Commonly Confused Words: Capital vs. Capitol
While on vacation, have you ever had the capital idea to visit your nation’s capitol building and wander around the expansive hallways to see if any capital trials are being held there? If you are confused by the use of capital vs. capitol in that introductory sentence, you aren’t alone. Writers often transpose these simple words because of their multiple meanings, which can make understanding any article containing examples of capital and capitol difficult to read. To help you understand when to use which word, let’s clarify the confusion.
Capital vs. Capitol at a Glance
English can be a strange language, even to native speakers. With only a single letter to differentiate between capital and capitol, the two words are easy to confuse. Here is some basic information about each word to help you better identify how they can be used.
- Capital is both an adjective and a noun. It can mean important, punishable by death, pertaining to a country’s seat of government, net worth, or a descriptor for uppercase letters.
- Capitol refers to a single or group of buildings used by officials to perform government functions with the help of the legislative body.
What’s the Difference Between Capital and Capitol?
Capital and capitol are easily confused, but the capital vs. capitol definitions are very distinct. When writing about a criminal case, someone’s net worth, or the size of letters on the page, use capital. If you are referencing the legislative building in your state or government, use capitol.
When To Use Capital
Capital is a noun and an adjective. When you use the term as a noun, it refers to a city within a country that houses the local government. As an adjective, capital can denote wealth, uppercase letters, brilliant ideas, influential works and executable criminal offenses.
Examples of using capital in a sentence:
- The capital of Kenya is Nairobi, a city of approximately 53.77 million people. (capital city)
- Investors need to liquidate their capital before a market crash to stay solvent. (assets or investments)
- Capital letters should be used with care when texting, so you don’t offend people or appear to be shouting. (uppercase letters)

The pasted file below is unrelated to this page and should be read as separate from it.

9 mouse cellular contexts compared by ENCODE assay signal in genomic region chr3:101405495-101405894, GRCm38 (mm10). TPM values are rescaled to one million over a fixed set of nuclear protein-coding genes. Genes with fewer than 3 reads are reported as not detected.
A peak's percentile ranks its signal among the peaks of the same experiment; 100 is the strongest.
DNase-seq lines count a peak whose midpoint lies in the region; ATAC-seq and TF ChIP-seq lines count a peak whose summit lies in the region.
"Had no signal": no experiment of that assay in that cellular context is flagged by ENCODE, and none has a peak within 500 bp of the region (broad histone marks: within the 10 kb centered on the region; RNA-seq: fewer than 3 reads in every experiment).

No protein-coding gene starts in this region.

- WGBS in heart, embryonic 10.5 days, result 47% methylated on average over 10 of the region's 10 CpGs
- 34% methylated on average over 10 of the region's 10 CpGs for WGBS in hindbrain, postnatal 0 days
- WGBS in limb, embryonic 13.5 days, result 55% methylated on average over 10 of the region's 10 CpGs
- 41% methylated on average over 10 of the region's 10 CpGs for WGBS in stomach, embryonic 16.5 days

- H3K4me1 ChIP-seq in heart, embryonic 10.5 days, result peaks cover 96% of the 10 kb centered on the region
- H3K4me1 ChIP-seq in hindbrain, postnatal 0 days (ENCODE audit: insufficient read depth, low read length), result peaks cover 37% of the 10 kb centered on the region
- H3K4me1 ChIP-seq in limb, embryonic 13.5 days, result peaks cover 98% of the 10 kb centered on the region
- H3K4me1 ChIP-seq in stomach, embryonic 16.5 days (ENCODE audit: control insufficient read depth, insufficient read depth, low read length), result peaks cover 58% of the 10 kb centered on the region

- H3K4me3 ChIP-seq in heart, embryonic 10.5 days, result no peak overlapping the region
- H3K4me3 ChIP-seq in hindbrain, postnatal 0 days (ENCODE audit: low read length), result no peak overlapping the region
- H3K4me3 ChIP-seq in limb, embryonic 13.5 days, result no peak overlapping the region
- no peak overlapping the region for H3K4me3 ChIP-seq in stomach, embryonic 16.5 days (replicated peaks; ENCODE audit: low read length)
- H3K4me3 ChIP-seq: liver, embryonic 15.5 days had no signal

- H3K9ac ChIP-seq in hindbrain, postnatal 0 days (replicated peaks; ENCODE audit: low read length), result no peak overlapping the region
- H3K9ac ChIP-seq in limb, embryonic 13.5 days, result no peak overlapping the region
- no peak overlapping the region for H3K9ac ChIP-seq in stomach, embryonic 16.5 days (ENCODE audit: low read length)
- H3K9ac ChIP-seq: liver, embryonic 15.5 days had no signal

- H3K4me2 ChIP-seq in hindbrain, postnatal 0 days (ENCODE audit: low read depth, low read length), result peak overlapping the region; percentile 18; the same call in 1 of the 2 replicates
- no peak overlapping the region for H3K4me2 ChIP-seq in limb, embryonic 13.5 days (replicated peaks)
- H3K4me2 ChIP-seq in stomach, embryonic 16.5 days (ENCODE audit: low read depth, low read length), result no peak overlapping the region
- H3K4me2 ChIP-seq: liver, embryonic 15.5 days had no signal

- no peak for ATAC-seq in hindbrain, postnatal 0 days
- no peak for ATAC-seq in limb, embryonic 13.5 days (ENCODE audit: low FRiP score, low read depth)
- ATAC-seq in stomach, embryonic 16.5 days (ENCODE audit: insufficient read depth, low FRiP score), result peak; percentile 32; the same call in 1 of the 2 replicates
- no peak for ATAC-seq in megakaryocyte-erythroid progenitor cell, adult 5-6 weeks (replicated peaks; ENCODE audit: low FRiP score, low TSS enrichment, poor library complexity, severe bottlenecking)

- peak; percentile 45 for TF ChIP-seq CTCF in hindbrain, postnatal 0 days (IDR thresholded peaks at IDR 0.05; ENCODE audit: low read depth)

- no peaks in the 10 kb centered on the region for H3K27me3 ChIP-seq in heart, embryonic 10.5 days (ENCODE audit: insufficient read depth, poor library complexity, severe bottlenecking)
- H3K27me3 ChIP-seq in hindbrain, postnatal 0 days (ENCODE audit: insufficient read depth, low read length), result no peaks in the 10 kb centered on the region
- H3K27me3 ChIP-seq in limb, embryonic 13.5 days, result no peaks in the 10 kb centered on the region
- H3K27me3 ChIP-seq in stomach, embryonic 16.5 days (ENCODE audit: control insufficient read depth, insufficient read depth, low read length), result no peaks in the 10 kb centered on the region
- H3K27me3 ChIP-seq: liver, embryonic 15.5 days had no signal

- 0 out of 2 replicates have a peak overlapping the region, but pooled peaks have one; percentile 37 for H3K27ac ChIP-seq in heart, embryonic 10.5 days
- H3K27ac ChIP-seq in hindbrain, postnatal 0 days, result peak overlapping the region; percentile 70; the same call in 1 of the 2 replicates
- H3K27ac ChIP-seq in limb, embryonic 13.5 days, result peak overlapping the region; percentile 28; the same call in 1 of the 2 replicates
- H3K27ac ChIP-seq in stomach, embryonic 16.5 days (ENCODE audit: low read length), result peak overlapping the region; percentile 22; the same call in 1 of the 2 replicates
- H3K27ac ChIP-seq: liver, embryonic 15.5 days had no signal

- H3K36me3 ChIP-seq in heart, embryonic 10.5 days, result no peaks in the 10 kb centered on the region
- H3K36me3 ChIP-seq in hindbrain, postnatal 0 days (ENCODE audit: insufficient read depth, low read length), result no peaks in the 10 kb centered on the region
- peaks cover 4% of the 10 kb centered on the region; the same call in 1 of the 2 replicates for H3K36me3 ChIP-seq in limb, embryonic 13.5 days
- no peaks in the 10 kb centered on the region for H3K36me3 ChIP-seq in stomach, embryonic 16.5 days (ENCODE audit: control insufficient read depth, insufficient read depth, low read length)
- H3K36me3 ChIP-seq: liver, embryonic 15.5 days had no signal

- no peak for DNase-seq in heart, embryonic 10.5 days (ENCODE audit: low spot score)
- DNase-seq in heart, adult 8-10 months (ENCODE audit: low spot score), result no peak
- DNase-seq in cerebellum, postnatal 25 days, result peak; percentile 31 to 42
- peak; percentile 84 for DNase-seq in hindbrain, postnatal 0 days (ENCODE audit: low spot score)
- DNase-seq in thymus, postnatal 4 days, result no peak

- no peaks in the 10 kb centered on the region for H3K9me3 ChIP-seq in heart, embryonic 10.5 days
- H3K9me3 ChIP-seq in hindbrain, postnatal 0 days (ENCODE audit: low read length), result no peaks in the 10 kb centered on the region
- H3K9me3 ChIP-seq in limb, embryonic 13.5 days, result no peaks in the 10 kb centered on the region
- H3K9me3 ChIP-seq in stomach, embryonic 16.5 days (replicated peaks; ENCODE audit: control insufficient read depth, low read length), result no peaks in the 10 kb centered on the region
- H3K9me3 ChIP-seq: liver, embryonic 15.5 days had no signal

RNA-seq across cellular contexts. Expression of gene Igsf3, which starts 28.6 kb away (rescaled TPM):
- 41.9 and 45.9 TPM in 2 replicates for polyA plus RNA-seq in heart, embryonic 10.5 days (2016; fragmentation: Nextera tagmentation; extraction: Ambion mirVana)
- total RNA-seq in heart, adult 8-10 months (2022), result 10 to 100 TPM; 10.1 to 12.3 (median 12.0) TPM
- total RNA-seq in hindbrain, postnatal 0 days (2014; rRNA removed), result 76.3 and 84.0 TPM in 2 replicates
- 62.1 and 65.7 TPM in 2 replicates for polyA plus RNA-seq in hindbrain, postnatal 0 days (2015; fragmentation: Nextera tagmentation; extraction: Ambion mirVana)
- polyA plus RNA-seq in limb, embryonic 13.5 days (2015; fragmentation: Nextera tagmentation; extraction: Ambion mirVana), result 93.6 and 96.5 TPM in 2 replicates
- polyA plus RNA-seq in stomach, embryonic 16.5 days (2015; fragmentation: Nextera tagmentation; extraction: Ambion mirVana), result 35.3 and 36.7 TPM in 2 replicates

- Jane Goodall had a capital idea about building a gorilla reserve. (brilliant idea)
- Authors often can’t decide which of their novels is their capital (most influential)
- Before being charged with capital punishment, Ted Bundy was tried for more than a dozen crimes. (a crime punishable by death)
When To Use Capitol
Capitol is a noun that refers to a state or federal building. Although some large cities have capitol buildings, the term is typically used to reference a building or group of buildings where state or federally appointed legislatures meet. These buildings are set apart for that purpose alone.
Examples of using capitol in a sentence:
- A congressional shouting match inside the capitol building lasted for six hours. (federal legislative building)
- The steps of the state’s capitol were stained with green paint by zealous demonstrators. (state’s governmental building)
Clarifying the Capital vs. Capitol Confusion
Here’s a simple trick you can use to understand the difference between capital and capitol. Think of the “o” in the word capitol as a building or circle of buildings. For every other reference requiring capital or capitol in your articles, use the word with an “a.” In other words, when you refer to an important building that government officials use to conduct business, use capitol (remember the “o”). If your article is about criminal punishment, a person’s net worth, a net gain in assets or an excellent idea, use capital (everything else uses the “a”).
Now that you understand the capital vs. capitol confusion, are there any other words or phrases you would like more information or clarification on? If so, comment below. We would love to help you!